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    Location: Port Orchard, Washington, USA

    jehardiman Senior Member

    Try this post, it explains what happens to the prop/engine when the prop is under/over loaded.

    Oversized prop compromise

    (edit : sorry, wrong post was linked.)

    (2nd edit)
    BTW, "sea margin" is 5-20% power, smaller and/or route vessels having more margin.
     
  5. ric243
    Joined: Dec 2020
    Posts: 2
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    Location: Hampshire

    ric243 New Member

    Thanks chaps,

    I'll buy my own copy of Gerr then and give it a good staring at!!!

    Thanks Jehardiman, the post on the other thread really helped. Really I am interested in the heavy weather scenario in a biggish sailing boat as described. If I understand correctly then, assuming the boat was propped for 8kts but was making 4kts in a heavy sea at service RPM, the slip will be high, and therefore so is the torque required. As a result the engine cannot deliver the power to the the prop to get her up to 8kts and it will start to overheat. So then, for a vessel that was okay in nominal weather but struggled in inclement conditions, the answer is not to look at the prop, but to increase the engine size to be able to match q/Q and atain service speed over a wider range of conditions?

    Thanks again,

    Richard
     
  6. gonzo
    Joined: Aug 2002
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    Location: Milwaukee, WI

    gonzo Senior Member

    It depends on the blade area too. If the blade area is large enough to absorb the extra power it won't cavitate. Otherwise, a bigger engine won't make the boat attain more speed. Also, if the blade area is large enough to absorb more power than the engine can develop, it will cause a stall.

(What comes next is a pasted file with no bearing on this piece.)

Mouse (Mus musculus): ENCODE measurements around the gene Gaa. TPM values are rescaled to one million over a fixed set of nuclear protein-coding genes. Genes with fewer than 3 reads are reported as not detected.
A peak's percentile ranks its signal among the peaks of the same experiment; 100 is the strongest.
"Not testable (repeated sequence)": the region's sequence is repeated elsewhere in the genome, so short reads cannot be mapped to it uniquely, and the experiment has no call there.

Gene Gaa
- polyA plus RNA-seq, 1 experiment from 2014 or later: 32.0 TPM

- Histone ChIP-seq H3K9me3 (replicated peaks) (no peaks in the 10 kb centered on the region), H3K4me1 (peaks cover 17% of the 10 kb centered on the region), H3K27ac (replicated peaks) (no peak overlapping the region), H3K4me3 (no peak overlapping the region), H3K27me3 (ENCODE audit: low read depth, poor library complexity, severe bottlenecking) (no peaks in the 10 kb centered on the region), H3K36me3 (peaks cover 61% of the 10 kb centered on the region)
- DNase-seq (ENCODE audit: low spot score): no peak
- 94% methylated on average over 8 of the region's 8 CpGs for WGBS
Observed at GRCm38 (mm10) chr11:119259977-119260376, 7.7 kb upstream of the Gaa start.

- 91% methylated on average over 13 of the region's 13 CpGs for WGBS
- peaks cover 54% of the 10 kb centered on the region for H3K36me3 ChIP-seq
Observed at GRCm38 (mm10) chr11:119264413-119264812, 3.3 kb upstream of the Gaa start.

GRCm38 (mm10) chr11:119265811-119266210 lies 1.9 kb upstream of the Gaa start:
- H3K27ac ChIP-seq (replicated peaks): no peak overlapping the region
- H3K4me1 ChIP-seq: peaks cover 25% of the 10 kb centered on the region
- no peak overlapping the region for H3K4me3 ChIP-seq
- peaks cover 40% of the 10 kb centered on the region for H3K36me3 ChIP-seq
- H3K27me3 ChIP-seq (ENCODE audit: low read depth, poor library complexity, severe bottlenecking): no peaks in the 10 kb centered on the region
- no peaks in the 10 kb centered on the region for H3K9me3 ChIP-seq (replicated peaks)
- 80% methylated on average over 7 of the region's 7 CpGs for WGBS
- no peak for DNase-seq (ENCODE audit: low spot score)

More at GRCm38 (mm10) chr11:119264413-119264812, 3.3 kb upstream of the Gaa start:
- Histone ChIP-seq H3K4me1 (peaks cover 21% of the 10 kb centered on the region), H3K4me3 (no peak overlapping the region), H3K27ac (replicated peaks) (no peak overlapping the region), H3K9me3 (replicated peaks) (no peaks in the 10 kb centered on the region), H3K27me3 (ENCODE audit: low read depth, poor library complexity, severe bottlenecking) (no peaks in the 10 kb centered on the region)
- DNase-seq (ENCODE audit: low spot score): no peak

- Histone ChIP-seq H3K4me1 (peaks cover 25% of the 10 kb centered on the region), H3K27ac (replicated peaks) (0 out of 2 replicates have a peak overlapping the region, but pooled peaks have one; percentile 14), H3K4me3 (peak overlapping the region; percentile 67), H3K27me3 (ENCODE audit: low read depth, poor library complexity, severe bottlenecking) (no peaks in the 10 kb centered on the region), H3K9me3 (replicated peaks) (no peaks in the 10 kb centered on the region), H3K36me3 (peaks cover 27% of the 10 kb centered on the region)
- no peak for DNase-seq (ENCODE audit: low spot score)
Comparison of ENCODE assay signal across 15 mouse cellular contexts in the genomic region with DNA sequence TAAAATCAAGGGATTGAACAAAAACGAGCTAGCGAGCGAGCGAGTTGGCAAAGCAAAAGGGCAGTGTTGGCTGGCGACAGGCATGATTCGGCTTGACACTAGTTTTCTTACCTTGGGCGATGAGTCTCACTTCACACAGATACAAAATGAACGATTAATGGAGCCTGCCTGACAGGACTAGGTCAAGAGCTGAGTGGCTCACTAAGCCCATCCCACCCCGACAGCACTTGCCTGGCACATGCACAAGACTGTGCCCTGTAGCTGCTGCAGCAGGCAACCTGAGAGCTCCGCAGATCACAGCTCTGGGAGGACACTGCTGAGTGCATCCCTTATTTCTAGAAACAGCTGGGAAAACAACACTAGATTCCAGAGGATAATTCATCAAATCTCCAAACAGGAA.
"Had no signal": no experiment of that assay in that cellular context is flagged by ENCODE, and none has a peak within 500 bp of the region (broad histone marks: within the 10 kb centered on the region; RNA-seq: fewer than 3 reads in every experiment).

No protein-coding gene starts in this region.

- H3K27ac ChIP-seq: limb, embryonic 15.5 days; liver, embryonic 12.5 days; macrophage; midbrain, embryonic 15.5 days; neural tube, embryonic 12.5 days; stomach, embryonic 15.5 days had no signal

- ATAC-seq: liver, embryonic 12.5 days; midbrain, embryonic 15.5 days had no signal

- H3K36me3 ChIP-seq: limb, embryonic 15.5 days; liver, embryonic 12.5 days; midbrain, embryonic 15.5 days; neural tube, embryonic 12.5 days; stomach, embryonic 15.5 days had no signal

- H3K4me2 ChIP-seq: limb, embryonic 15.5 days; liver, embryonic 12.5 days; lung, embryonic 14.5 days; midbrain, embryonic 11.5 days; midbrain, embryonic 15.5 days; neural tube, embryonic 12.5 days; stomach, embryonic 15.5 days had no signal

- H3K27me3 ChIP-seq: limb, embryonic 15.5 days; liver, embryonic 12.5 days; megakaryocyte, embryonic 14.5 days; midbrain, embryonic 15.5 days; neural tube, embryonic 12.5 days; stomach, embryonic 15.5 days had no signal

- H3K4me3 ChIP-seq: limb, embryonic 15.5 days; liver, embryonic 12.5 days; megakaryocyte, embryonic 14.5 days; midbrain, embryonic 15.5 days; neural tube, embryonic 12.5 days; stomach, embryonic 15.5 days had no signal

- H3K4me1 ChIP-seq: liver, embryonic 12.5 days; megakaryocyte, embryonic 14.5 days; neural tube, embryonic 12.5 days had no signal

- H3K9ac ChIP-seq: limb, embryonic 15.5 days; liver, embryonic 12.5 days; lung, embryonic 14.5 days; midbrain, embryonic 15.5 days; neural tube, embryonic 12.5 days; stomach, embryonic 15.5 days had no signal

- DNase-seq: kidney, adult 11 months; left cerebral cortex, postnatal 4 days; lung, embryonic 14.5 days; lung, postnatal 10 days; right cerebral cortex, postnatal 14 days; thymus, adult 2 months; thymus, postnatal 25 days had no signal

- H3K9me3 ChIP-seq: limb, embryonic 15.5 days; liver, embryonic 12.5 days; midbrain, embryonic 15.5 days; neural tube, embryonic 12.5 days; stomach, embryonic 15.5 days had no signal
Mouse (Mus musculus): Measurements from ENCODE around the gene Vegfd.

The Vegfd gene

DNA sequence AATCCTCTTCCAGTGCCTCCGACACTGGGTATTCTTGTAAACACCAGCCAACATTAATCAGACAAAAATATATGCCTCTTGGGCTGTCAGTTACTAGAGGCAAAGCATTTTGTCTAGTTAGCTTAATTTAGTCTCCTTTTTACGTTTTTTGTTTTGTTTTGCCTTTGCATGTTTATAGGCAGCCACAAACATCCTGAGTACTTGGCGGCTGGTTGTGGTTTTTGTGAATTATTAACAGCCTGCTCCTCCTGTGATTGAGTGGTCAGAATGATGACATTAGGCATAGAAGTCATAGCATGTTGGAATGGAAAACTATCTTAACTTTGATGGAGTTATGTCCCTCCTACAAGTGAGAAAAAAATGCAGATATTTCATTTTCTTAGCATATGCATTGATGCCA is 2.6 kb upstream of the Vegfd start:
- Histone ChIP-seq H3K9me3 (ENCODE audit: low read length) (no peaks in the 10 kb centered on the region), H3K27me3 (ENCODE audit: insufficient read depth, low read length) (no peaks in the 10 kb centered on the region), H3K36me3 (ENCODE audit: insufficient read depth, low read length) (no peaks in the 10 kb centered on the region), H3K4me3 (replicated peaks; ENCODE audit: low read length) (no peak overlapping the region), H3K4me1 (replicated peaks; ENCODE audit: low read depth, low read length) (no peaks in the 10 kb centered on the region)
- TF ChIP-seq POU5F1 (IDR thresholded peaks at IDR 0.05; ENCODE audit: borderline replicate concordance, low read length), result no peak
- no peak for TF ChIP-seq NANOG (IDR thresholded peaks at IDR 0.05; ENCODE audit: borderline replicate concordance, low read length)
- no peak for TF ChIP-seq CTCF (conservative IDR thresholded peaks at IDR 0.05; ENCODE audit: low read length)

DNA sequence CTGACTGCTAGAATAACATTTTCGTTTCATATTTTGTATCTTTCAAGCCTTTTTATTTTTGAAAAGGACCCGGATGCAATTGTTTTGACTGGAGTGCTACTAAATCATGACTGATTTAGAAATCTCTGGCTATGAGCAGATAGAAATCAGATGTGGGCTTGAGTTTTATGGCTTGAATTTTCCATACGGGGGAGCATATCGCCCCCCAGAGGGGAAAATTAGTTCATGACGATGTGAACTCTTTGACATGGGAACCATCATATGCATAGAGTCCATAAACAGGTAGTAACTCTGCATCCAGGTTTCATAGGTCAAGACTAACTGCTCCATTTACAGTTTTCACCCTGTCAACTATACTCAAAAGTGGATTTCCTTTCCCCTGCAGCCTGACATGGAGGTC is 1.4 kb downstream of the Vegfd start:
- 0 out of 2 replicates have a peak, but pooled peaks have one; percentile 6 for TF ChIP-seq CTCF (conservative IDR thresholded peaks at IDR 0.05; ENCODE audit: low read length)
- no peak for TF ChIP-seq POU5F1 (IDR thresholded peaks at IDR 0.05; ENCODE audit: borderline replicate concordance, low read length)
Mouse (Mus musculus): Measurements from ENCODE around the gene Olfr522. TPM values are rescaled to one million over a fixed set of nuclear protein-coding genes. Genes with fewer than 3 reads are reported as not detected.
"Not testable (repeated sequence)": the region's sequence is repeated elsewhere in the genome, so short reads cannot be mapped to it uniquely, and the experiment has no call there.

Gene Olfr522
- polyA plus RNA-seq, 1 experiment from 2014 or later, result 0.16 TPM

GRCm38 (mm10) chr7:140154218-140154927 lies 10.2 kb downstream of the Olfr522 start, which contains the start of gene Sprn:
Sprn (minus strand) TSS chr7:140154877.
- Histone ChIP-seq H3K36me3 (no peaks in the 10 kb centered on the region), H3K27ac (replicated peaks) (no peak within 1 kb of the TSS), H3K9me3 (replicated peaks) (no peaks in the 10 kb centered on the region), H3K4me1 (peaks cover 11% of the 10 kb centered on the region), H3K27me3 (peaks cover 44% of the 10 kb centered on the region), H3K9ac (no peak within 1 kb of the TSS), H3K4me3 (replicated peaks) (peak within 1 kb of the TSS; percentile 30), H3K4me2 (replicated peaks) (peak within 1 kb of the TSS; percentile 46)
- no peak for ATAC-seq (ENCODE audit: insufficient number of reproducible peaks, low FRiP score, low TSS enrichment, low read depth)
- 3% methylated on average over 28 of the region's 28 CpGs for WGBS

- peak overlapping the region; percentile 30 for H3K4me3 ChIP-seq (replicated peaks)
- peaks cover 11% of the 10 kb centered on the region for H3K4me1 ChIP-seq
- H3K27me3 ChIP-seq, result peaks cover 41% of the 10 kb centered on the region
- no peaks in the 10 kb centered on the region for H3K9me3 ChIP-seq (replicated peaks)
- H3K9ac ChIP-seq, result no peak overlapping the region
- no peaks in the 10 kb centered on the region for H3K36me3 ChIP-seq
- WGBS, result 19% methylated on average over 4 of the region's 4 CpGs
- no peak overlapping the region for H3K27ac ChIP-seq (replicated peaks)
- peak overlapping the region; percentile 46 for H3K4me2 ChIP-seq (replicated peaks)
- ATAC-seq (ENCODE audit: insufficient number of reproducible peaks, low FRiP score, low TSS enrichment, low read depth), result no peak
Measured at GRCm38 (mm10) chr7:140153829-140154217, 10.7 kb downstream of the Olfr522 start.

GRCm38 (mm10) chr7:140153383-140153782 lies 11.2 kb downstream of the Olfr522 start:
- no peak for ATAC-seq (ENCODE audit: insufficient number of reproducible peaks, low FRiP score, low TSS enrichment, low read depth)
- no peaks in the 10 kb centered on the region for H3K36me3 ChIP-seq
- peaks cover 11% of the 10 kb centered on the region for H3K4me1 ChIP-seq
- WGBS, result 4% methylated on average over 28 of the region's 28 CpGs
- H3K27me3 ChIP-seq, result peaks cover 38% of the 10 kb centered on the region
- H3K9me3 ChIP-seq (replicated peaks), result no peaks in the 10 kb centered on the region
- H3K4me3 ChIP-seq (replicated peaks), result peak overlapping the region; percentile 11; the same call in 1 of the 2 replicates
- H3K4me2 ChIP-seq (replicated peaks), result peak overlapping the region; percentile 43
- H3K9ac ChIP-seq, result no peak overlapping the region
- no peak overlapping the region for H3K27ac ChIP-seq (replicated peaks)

7. johneck
    Joined: Nov 2011
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    Location: New England

    johneck Senior Member

    Propellers are very sensitive to the inflow velocity, which means vessel speed. So when moving at a slower speed more power will be required to turn the prop at a given RPM. The thrust though, will also be higher. That helps with the acceleration and also with increased resistance. An appropriate propeller design will allow some engine margin at the nominal design condition to still allow the engine to reach rated RPM when there is a greater load due to fouling, sea conditions or vessel load. Part of selecting an appropriate design point also involves knowledge of the engine power curve. Most diesels can achieve full power below rated RPM and also run at above rated RPM. This does allow some flexibility to use all the available power over a wider range of speeds.
     

  8. missinginaction
    Joined: Aug 2007
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    Location: New York

    missinginaction Senior Member

    Let's take a look at these two scenarios. A correctly sized prop will indeed be able to absorb all of the power that your engine can produce. As you apply full power at a standing start that power is manifested as acceleration. The correct propeller will minimize slip so that your boat accelerates more quickly, more efficiently. As the boat speed increases the speed of the water that the propeller "sees" increases, thus unloading the prop a bit until you approach hull speed or maximum displacement speed. Spend some time with Dave Gerr's Propeller Handbook and a scientific calculator. You'll never get it all sorted out on an internet forum since you'll need to solve some fairly complex equations that will be specific to your boat.

    Fighting a head sea or strong current more power isn't going to help you. Assuming a full displacement hull, you're going to max out at a certain speed. Physics tells us that even huge increases in horsepower aren't going to materially change your max speed. So you want to power the boat and prop it for it's maximum displacement speed or very slightly higher.

    This is why displacement boat skippers need a keen awareness of tides and river flows/currents. If you've ever watched videos of boats going through places like Haulover Inlet in Florida, Oregon Inlet in North Carolina or the Columbia River you'll see that almost all are planing boats or at least semi displacement hulls. In less than optimal conditions a full displacement boat would likely not be able to traverse the inlet as it would not be able to carry enough speed to manage the strong current. Again this is just the laws of physics playing out.

    Work out the equations in Gerr's very good book and you'll get a good understanding of all this. You'll be glad you did.

    Oh, one more thing. Welcome to the forums and have fun!

    MIA